Simplify – more leadership jottings

I think an important leadership gift is about keeping things simple.  Now of course a lot of things in line are messy and complex so I don’t mean we should dumb things down. However:First of all good leaders are able to see through the complexity, make sense of things and understand the big picture, overall shape and direction. Not only that, but they are able to communicate things simply -they help others to make sense of what is going in a way that doesn’t overwhelm them.

Secondly, our natural tendency is to complicate things. Partly, that’s because we get overwhelmed by what is happening and can’t see the wood for the trees. Partly. It’s because we enjoy complexity. Now, actually there are some great things about complexity. There’s beauty in it, it exercises our minds, it reminds us that we can’t sort things out on our own. However, we also can make things complicated because:

-We just assume that something must be complicated and that complexity is required to achieve goals.  We think complex is better than simple. In design and manufacture this can lead to the temptation to over engineer.

-Complexity equals drama. It enables me to step in as the one who can solve and fix things. It means others have to be dependent on me.

-Linked to this, complexity can become a means to control and manipulate others.

-And on the other hand when something’s complicated, it gives me an excuse to walk away from it or to become dependent on others.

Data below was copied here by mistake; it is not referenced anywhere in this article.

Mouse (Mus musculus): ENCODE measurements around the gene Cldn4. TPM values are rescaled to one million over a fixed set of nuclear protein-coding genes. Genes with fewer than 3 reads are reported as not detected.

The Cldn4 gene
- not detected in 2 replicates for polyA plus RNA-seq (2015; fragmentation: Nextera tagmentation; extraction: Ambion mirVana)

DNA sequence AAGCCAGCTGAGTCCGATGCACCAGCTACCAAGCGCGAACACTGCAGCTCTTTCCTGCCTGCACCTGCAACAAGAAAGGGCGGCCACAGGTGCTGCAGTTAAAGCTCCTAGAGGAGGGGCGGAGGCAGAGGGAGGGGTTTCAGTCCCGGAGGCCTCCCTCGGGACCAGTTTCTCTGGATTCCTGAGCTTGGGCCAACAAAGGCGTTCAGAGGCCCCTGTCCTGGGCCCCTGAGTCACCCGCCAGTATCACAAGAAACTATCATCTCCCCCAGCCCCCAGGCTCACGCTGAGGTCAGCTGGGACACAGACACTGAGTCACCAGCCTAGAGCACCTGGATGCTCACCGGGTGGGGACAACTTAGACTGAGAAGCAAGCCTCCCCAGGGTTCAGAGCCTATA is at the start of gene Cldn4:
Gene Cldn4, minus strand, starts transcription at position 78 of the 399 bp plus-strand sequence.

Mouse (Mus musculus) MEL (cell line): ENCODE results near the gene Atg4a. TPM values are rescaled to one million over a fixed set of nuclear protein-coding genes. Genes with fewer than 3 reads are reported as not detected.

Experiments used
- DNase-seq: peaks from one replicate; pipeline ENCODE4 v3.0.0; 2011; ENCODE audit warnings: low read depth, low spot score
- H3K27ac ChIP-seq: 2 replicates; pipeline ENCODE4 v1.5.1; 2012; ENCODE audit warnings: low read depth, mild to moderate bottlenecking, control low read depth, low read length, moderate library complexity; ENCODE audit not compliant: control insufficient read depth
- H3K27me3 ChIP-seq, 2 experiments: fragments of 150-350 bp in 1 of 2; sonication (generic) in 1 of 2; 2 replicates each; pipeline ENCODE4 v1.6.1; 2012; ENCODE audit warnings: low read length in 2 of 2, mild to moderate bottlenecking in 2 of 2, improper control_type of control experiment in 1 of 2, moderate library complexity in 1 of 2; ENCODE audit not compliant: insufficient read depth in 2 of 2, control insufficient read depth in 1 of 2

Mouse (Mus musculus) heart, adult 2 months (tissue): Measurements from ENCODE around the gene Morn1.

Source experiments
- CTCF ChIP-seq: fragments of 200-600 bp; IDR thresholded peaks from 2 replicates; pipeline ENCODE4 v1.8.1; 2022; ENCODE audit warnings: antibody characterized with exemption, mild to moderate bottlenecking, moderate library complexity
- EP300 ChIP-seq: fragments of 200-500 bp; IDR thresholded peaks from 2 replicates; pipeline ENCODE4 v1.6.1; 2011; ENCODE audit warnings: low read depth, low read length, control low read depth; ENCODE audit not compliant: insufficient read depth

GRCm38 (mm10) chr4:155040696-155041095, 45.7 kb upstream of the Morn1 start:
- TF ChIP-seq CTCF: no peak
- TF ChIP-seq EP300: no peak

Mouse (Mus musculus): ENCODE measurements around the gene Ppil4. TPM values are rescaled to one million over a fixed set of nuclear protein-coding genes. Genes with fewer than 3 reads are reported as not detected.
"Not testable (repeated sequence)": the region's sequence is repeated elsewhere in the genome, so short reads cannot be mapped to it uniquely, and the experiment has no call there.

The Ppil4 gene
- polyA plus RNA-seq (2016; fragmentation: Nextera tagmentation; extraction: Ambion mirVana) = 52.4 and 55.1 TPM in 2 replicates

But as leaders we want to encourage and motivate others to get involved and do things. We want to see growth and that means we have to let go of control.

As people involved in any group we also have a choice to make. Do we want to enjoy the drama in seeing what we are doing bear fruit or do we want to create our own drama? The drama I create becomes a distraction from the real drama I should be enjoying. For example, in a church, you can either create a drama about arguing over music choices or you can enjoy the drama of seeing people put their faith in Jesus.

This links to my earlier comments about Lean thinking. One of the secrets that the Japanese manufacturing industry learnt was that if you want to do things quickly and well then keep it simple. So you design things that are easily replicated, you create fool proof processes. The result is you manufacture more items, quicker and at a higher level of quality. The result is that it’s also cheaper.

Now, that’s what the manufacturing guys did but those lessons are applicable in other contexts too.

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